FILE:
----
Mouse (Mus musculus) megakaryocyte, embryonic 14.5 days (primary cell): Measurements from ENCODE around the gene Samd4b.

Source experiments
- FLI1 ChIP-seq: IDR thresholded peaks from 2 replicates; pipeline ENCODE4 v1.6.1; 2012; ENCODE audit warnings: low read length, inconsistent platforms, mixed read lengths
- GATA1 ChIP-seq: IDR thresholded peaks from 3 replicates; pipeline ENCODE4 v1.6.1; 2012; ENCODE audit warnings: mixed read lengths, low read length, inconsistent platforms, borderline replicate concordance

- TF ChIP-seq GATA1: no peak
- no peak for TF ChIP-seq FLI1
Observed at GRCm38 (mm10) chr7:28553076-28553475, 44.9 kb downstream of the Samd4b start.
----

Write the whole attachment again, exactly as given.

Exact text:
Mouse (Mus musculus) megakaryocyte, embryonic 14.5 days (primary cell): Measurements from ENCODE around the gene Samd4b.

Source experiments
- FLI1 ChIP-seq: IDR thresholded peaks from 2 replicates; pipeline ENCODE4 v1.6.1; 2012; ENCODE audit warnings: low read length, inconsistent platforms, mixed read lengths
- GATA1 ChIP-seq: IDR thresholded peaks from 3 replicates; pipeline ENCODE4 v1.6.1; 2012; ENCODE audit warnings: mixed read lengths, low read length, inconsistent platforms, borderline replicate concordance

- TF ChIP-seq GATA1: no peak
- no peak for TF ChIP-seq FLI1
Observed at GRCm38 (mm10) chr7:28553076-28553475, 44.9 kb downstream of the Samd4b start.